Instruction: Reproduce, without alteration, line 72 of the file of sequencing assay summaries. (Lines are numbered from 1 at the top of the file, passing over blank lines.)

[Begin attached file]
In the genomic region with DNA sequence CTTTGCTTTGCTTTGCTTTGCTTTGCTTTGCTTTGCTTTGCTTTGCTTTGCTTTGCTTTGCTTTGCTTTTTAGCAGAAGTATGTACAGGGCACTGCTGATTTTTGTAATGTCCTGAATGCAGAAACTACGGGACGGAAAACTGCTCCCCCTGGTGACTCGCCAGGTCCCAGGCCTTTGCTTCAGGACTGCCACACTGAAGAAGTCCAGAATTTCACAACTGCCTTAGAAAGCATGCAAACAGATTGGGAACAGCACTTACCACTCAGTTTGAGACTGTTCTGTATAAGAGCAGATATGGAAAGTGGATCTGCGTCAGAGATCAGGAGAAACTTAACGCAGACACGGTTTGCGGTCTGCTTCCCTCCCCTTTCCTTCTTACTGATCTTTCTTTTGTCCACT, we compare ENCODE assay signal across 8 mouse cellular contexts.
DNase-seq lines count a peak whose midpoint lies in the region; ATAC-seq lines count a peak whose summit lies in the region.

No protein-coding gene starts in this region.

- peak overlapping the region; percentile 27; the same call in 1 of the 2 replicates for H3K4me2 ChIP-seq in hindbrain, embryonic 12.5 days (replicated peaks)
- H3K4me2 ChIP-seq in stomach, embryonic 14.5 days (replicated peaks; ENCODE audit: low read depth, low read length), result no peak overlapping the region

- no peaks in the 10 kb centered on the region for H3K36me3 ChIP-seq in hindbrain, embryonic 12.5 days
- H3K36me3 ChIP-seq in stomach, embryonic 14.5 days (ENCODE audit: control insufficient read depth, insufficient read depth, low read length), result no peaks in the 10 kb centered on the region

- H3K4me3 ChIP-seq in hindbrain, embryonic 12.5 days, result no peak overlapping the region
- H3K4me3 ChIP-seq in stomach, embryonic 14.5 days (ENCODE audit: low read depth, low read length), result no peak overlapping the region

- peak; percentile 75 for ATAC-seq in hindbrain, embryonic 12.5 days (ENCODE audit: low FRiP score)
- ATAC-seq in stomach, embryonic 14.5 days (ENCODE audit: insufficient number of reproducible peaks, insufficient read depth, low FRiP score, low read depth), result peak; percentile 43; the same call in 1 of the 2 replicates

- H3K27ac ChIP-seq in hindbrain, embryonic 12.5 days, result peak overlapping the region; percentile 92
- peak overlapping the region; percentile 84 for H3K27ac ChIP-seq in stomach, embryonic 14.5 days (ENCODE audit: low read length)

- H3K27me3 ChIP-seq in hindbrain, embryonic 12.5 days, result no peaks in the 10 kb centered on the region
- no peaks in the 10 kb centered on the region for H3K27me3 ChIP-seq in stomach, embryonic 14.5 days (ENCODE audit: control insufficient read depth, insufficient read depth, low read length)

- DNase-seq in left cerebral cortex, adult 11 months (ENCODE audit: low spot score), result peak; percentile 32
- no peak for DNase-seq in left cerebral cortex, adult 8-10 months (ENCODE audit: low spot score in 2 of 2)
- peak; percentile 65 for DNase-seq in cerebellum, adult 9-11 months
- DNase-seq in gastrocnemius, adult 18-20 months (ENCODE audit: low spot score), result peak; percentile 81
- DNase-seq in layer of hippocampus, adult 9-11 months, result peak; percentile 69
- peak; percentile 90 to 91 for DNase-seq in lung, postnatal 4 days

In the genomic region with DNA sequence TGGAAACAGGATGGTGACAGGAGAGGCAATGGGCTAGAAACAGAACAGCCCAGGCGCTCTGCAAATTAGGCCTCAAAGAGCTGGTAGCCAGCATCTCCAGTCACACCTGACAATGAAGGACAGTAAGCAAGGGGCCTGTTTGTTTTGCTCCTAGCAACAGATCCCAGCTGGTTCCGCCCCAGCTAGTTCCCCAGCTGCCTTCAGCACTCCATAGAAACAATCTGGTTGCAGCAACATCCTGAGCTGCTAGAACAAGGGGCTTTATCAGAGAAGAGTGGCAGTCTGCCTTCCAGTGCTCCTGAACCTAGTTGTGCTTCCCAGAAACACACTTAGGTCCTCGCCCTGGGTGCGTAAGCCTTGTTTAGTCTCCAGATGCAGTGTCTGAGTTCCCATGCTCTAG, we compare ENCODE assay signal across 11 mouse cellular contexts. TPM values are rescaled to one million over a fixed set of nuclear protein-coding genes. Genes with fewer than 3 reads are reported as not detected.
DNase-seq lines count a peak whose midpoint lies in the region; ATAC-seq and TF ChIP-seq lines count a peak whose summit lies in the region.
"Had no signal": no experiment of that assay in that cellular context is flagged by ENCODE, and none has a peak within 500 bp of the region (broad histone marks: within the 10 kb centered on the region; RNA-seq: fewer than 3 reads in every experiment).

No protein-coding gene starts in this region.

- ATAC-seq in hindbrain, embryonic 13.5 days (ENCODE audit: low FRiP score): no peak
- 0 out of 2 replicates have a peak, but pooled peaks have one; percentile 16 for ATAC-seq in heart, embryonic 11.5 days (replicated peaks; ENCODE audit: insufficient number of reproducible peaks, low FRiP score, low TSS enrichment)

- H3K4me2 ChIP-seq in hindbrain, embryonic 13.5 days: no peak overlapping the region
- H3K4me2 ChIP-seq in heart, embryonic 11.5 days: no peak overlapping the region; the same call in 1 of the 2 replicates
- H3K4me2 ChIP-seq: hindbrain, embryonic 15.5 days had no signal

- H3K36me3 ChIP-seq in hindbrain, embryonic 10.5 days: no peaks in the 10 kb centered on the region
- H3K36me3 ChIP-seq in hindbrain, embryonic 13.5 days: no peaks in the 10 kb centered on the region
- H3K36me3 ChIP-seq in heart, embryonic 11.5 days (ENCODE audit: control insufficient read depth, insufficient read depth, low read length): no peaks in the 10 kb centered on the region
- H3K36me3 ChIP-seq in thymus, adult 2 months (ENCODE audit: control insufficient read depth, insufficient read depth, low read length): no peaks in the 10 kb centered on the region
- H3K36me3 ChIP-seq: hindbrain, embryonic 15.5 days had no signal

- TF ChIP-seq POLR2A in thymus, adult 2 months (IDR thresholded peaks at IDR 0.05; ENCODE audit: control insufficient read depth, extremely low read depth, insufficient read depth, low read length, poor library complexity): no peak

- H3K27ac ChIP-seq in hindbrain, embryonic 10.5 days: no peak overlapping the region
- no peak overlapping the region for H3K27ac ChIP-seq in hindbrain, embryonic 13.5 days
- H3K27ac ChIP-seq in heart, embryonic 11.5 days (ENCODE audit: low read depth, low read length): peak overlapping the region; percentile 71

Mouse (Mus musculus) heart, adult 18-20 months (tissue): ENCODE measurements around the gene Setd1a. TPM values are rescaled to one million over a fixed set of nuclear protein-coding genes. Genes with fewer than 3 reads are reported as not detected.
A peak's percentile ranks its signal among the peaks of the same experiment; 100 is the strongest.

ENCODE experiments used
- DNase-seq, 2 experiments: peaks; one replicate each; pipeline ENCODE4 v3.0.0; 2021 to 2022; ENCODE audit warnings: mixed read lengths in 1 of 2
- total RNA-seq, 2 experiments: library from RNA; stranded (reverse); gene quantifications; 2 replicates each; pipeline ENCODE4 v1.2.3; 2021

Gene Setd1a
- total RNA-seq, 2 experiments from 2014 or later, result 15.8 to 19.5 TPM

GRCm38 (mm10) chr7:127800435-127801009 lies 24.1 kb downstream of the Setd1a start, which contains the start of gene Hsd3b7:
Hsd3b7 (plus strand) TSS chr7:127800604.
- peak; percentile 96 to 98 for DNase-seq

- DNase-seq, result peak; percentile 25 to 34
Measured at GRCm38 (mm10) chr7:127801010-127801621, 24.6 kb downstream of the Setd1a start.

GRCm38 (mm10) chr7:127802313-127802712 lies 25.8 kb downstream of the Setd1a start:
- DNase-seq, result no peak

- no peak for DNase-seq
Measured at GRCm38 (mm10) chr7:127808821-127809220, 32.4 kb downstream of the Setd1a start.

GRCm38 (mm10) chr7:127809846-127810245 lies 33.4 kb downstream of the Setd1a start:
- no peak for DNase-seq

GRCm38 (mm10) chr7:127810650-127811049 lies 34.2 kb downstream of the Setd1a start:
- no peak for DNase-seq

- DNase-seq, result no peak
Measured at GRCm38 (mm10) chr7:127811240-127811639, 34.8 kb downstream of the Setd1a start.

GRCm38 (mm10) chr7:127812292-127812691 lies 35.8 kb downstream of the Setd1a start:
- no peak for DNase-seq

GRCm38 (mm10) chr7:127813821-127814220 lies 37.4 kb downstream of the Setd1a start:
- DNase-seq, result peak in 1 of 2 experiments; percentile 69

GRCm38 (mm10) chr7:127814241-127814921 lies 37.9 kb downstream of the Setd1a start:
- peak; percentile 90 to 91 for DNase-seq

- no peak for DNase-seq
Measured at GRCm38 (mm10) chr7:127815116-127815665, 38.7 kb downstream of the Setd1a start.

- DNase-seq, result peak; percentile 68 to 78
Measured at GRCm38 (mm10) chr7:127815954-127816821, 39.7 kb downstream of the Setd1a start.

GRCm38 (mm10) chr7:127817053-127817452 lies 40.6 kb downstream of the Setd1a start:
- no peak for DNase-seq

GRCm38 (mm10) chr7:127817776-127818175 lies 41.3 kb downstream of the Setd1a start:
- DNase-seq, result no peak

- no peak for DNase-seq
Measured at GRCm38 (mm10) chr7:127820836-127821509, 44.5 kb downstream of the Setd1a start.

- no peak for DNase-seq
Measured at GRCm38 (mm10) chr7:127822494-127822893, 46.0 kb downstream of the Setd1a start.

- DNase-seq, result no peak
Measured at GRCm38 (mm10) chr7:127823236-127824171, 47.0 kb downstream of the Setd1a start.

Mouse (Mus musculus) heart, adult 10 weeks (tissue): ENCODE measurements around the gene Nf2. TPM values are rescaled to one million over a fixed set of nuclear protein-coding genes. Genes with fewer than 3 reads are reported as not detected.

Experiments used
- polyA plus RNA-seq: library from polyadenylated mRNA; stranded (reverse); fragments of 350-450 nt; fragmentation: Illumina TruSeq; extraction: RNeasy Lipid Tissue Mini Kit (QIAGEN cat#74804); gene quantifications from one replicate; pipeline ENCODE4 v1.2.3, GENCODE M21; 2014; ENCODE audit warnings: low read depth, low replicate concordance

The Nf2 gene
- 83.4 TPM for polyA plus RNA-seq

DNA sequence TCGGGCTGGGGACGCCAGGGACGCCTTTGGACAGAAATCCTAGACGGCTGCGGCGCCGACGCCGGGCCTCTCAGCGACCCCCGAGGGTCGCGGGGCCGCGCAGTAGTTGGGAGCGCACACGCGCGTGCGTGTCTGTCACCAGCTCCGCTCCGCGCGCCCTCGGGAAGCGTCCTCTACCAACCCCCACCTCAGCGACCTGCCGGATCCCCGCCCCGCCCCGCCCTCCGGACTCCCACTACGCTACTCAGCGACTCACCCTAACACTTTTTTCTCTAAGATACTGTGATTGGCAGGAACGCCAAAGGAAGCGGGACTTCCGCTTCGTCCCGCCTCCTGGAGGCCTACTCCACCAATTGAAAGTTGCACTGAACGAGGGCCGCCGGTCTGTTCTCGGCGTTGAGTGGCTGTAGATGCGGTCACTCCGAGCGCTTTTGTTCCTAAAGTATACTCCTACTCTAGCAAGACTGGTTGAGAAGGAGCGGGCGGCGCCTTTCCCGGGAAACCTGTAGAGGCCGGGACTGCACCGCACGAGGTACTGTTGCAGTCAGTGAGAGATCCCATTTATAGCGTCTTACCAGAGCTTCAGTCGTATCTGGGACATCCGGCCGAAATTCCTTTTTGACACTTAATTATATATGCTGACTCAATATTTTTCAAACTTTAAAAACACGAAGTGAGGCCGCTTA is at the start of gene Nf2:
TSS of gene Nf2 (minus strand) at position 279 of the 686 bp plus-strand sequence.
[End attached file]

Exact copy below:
GRCm38 (mm10) chr7:127817053-127817452 lies 40.6 kb downstream of the Setd1a start: